Without specific permission and full access to an account, your loved one’s likely will face obstacles when managing your estate. The legal authority granted to someone chosen to execute a will was designed for a different set of circumstances than the current reality, so their authority may be interpreted to apply strangely or inconsistently.
Your will might work for passing assets that you have licensed, like copyrighted work or domain names, but this would depend on the specific terms of the licensing agreement. Not all licenses allow transfer upon death. A personal designee retains the authority to request monetary value stored online, but in doing so risks losing other assets. An online store for example, would be required to transfer any remaining funds to your estate, but depending on their policy for deceased users, could then proceed to close the account permanently, taking any sales and contact information, unpublished work, or financial history with it.
Even services that operate in brick and mortar locations have a digital sector. Many banks have an inheritance option which includes online access to your account, called a “pay on death” beneficiary. Luckily, if your assets have a non-digital component to them, an executor is allowed their traditional authority. Even without the digital inheritance option specified, an executor can access and close your account by visiting the bank in person. However, even someone allowed management of a non-digital asset cannot access any corresponding digital accounts without your specific permission, so if that would make it more difficult for loved ones to follow your estate plan, it’s worth talking to a professional.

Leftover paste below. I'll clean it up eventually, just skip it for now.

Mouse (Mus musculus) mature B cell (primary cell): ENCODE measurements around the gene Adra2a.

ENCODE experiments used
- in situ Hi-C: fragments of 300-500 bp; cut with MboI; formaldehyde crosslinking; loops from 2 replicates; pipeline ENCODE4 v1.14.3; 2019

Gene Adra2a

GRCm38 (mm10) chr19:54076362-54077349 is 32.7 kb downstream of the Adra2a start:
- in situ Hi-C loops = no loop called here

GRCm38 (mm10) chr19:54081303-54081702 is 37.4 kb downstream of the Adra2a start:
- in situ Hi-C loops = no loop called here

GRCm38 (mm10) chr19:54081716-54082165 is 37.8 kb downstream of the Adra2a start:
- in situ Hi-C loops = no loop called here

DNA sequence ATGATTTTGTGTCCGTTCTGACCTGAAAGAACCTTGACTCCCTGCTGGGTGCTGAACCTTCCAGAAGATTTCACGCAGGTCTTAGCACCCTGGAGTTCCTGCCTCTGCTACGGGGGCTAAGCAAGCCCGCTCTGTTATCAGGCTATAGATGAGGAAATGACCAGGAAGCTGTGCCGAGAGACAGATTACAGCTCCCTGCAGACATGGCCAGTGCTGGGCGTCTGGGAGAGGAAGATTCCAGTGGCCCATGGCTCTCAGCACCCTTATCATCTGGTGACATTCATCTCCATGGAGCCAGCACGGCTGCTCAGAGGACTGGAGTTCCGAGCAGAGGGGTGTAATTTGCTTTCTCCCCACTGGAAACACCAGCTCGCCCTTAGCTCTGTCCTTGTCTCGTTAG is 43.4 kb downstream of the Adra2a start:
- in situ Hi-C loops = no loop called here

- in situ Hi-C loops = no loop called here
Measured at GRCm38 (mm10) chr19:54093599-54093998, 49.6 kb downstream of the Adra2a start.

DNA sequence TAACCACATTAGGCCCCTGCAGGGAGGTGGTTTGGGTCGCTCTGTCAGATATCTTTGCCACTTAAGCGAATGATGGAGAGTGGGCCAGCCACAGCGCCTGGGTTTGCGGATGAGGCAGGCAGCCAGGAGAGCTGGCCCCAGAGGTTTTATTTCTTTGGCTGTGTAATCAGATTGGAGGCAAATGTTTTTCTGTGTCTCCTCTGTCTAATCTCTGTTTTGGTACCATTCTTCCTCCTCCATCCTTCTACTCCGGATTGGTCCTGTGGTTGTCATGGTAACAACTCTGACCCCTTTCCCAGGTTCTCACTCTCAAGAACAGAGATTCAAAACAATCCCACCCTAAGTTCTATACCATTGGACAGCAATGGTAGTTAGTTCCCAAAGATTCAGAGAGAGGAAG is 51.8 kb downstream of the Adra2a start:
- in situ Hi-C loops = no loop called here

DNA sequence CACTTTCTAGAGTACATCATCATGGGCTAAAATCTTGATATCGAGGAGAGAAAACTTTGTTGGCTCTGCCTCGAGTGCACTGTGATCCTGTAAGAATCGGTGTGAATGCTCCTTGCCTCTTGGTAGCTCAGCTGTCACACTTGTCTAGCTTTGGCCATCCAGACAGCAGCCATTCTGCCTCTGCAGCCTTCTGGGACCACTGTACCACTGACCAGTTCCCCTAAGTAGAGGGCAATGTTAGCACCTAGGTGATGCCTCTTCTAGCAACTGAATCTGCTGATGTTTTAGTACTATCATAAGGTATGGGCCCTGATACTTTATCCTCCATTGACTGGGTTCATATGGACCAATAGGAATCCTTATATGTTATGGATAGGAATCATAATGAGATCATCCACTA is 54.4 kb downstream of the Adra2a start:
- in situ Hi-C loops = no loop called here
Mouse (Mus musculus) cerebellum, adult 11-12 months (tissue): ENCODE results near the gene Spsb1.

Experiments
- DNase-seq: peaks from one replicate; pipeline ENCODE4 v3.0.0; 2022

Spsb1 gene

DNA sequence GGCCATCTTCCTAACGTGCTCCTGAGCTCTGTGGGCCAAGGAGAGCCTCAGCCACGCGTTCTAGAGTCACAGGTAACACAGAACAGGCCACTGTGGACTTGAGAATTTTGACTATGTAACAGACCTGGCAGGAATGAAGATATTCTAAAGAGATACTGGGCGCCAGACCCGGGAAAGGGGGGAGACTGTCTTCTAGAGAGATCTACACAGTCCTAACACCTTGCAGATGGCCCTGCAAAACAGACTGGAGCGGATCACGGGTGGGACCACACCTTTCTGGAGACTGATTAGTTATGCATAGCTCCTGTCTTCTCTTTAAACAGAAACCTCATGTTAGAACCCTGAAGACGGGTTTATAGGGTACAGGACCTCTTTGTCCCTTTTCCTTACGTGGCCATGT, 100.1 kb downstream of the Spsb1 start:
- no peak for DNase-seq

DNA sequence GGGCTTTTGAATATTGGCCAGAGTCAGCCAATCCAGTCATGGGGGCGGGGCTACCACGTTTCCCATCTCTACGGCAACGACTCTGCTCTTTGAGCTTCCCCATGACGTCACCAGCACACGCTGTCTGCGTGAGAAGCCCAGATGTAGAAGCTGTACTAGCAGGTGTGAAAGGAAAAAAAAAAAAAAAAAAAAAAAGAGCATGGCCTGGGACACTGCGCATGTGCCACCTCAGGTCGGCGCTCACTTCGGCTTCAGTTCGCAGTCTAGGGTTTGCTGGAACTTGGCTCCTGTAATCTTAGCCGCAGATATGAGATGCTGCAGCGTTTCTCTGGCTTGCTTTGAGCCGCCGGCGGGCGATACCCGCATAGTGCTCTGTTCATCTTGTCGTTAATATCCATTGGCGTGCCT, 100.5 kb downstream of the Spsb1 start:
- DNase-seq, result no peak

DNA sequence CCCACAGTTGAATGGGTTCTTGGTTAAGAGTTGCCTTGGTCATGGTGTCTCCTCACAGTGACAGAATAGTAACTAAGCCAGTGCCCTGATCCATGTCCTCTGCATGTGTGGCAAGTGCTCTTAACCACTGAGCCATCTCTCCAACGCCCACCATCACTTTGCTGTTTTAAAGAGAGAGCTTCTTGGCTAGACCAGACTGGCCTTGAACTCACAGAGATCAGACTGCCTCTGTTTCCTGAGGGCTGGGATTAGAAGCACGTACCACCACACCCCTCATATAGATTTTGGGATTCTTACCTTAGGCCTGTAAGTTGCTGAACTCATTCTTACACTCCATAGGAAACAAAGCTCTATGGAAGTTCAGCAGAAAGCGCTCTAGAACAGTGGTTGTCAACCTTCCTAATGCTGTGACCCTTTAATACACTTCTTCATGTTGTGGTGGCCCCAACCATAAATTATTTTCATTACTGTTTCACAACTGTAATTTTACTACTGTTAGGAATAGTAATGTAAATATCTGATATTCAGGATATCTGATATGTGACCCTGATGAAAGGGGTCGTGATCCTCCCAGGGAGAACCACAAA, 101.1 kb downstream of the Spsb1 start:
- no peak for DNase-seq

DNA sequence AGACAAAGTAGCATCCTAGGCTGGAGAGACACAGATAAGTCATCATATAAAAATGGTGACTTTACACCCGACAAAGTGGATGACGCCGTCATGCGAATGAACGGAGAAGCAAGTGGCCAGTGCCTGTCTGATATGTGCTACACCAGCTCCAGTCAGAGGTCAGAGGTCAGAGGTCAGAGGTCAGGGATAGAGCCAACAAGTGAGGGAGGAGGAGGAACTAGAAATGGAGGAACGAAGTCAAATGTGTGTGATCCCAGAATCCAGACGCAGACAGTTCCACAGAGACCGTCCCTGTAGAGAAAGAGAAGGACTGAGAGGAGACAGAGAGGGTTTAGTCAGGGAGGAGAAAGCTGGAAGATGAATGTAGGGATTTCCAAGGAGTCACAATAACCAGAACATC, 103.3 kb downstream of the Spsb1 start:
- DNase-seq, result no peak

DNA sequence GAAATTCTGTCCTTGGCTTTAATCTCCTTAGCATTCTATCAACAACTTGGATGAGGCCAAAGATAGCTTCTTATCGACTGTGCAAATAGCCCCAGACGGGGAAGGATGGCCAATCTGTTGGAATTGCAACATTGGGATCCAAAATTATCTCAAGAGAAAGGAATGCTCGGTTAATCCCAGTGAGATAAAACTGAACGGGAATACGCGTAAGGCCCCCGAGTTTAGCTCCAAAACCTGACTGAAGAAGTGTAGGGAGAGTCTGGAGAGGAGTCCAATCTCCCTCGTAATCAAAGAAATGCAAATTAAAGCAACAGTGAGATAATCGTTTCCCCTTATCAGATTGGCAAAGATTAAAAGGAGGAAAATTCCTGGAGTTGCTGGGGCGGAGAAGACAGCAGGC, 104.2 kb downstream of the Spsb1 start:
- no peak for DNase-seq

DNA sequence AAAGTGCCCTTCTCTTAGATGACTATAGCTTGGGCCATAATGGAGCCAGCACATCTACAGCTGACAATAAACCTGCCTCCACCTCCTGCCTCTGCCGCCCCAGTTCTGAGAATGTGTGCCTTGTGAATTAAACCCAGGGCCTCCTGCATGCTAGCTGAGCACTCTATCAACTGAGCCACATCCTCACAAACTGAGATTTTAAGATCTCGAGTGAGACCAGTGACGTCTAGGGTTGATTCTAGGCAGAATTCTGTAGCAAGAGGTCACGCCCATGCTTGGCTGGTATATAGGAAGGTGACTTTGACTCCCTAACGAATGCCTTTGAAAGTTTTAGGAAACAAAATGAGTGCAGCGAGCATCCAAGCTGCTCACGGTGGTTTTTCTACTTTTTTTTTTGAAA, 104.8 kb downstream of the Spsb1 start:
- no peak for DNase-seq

WHAT CAN YOU DO WHEN PLANNING FOR DIGITAL ASSETS?
There are plenty of options for designating what can happen in an estate plan, and digital assets are no different. You must leave passwords and explicit permission, because in nearly all states including Kansas, executors do not have legal authority to access or modify a deceased person’s digital assets. Additionally, unlike physical assets, digital ones are not passable in a will by default. Usually, they must be specified as passable, and any prior user privacy agreements must allow the asset to be passed in a Will.
Even if your Will gives them authority, without passwords they will likely face strong resistance from companies that manage digital accounts and files. The easiest and most consistent way to allow someone access to your accounts after your death, is to leave them passwords and instructions, so loved ones can follow your estate plan regardless of each company’s specific policy regarding transfers after death.
This does not mean you should include login information or any other personal data in a Will. Wills are made public when admitted to probate, and putting such private information in the open puts your accounts and legacy at risk. An alternative method is to save information and instructions for handling your digital assets in a secure, separate location, then mention the document and it’s designee in your will.
WE WANT TO HEAR FROM YOU
There is a lot to keep track of in the world of digital estate planning, but your trusted advocates at Addair Law are here for you. By working with an estate planning legal professional, we can help you ensure all of your assets, physical, digital, and everything in between, are secure and planned for for years to come. To start planning your legacy in the digital age, schedule a one-on-one consultation with one of our dedicated attorneys today.